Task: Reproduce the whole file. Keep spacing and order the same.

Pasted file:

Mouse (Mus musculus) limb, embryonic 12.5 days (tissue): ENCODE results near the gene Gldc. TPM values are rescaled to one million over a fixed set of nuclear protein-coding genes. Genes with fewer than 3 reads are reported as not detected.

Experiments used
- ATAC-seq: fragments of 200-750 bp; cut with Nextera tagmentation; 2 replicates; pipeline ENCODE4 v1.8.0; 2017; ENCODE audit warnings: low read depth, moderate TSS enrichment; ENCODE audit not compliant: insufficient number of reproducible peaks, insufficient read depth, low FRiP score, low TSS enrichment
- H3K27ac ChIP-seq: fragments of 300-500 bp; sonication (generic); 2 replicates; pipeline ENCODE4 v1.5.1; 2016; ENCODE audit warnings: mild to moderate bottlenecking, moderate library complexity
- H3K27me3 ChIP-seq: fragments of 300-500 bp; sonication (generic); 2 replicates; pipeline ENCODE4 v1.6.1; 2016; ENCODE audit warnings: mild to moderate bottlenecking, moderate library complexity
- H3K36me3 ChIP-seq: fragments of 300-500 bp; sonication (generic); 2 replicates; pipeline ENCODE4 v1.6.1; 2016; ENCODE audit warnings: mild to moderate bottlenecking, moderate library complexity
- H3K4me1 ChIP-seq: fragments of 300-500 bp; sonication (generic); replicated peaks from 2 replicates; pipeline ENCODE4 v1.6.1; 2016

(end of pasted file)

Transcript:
Mouse (Mus musculus) limb, embryonic 12.5 days (tissue): ENCODE results near the gene Gldc. TPM values are rescaled to one million over a fixed set of nuclear protein-coding genes. Genes with fewer than 3 reads are reported as not detected.

Experiments used
- ATAC-seq: fragments of 200-750 bp; cut with Nextera tagmentation; 2 replicates; pipeline ENCODE4 v1.8.0; 2017; ENCODE audit warnings: low read depth, moderate TSS enrichment; ENCODE audit not compliant: insufficient number of reproducible peaks, insufficient read depth, low FRiP score, low TSS enrichment
- H3K27ac ChIP-seq: fragments of 300-500 bp; sonication (generic); 2 replicates; pipeline ENCODE4 v1.5.1; 2016; ENCODE audit warnings: mild to moderate bottlenecking, moderate library complexity
- H3K27me3 ChIP-seq: fragments of 300-500 bp; sonication (generic); 2 replicates; pipeline ENCODE4 v1.6.1; 2016; ENCODE audit warnings: mild to moderate bottlenecking, moderate library complexity
- H3K36me3 ChIP-seq: fragments of 300-500 bp; sonication (generic); 2 replicates; pipeline ENCODE4 v1.6.1; 2016; ENCODE audit warnings: mild to moderate bottlenecking, moderate library complexity
- H3K4me1 ChIP-seq: fragments of 300-500 bp; sonication (generic); replicated peaks from 2 replicates; pipeline ENCODE4 v1.6.1; 2016